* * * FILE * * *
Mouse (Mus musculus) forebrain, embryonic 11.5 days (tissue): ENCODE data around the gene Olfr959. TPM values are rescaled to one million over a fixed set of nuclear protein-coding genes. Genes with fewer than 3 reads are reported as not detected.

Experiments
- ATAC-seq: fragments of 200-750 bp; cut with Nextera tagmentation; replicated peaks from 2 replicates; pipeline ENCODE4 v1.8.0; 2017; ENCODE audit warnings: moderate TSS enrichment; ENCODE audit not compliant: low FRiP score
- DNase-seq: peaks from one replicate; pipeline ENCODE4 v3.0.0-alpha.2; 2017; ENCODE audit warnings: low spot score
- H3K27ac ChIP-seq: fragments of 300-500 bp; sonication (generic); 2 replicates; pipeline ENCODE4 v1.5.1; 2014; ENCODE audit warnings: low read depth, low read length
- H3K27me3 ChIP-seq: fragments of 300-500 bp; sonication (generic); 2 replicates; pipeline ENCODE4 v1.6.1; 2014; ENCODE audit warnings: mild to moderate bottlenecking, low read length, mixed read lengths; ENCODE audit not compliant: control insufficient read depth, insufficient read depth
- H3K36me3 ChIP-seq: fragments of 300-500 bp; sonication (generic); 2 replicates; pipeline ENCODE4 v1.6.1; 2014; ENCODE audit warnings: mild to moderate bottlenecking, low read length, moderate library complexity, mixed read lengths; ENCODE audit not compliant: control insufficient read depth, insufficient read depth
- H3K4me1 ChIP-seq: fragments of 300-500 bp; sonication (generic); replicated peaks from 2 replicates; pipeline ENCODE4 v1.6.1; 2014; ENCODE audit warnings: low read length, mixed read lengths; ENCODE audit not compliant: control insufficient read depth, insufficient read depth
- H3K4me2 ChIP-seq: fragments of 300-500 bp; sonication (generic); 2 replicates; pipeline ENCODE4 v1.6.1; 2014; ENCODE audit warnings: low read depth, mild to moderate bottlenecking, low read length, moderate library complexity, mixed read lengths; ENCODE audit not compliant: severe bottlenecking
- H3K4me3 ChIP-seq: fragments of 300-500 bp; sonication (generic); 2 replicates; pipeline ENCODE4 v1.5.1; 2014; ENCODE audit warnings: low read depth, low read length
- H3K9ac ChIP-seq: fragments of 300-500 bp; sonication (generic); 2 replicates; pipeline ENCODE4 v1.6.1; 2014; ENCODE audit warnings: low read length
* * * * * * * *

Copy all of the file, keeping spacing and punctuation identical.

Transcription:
Mouse (Mus musculus) forebrain, embryonic 11.5 days (tissue): ENCODE data around the gene Olfr959. TPM values are rescaled to one million over a fixed set of nuclear protein-coding genes. Genes with fewer than 3 reads are reported as not detected.

Experiments
- ATAC-seq: fragments of 200-750 bp; cut with Nextera tagmentation; replicated peaks from 2 replicates; pipeline ENCODE4 v1.8.0; 2017; ENCODE audit warnings: moderate TSS enrichment; ENCODE audit not compliant: low FRiP score
- DNase-seq: peaks from one replicate; pipeline ENCODE4 v3.0.0-alpha.2; 2017; ENCODE audit warnings: low spot score
- H3K27ac ChIP-seq: fragments of 300-500 bp; sonication (generic); 2 replicates; pipeline ENCODE4 v1.5.1; 2014; ENCODE audit warnings: low read depth, low read length
- H3K27me3 ChIP-seq: fragments of 300-500 bp; sonication (generic); 2 replicates; pipeline ENCODE4 v1.6.1; 2014; ENCODE audit warnings: mild to moderate bottlenecking, low read length, mixed read lengths; ENCODE audit not compliant: control insufficient read depth, insufficient read depth
- H3K36me3 ChIP-seq: fragments of 300-500 bp; sonication (generic); 2 replicates; pipeline ENCODE4 v1.6.1; 2014; ENCODE audit warnings: mild to moderate bottlenecking, low read length, moderate library complexity, mixed read lengths; ENCODE audit not compliant: control insufficient read depth, insufficient read depth
- H3K4me1 ChIP-seq: fragments of 300-500 bp; sonication (generic); replicated peaks from 2 replicates; pipeline ENCODE4 v1.6.1; 2014; ENCODE audit warnings: low read length, mixed read lengths; ENCODE audit not compliant: control insufficient read depth, insufficient read depth
- H3K4me2 ChIP-seq: fragments of 300-500 bp; sonication (generic); 2 replicates; pipeline ENCODE4 v1.6.1; 2014; ENCODE audit warnings: low read depth, mild to moderate bottlenecking, low read length, moderate library complexity, mixed read lengths; ENCODE audit not compliant: severe bottlenecking
- H3K4me3 ChIP-seq: fragments of 300-500 bp; sonication (generic); 2 replicates; pipeline ENCODE4 v1.5.1; 2014; ENCODE audit warnings: low read depth, low read length
- H3K9ac ChIP-seq: fragments of 300-500 bp; sonication (generic); 2 replicates; pipeline ENCODE4 v1.6.1; 2014; ENCODE audit warnings: low read length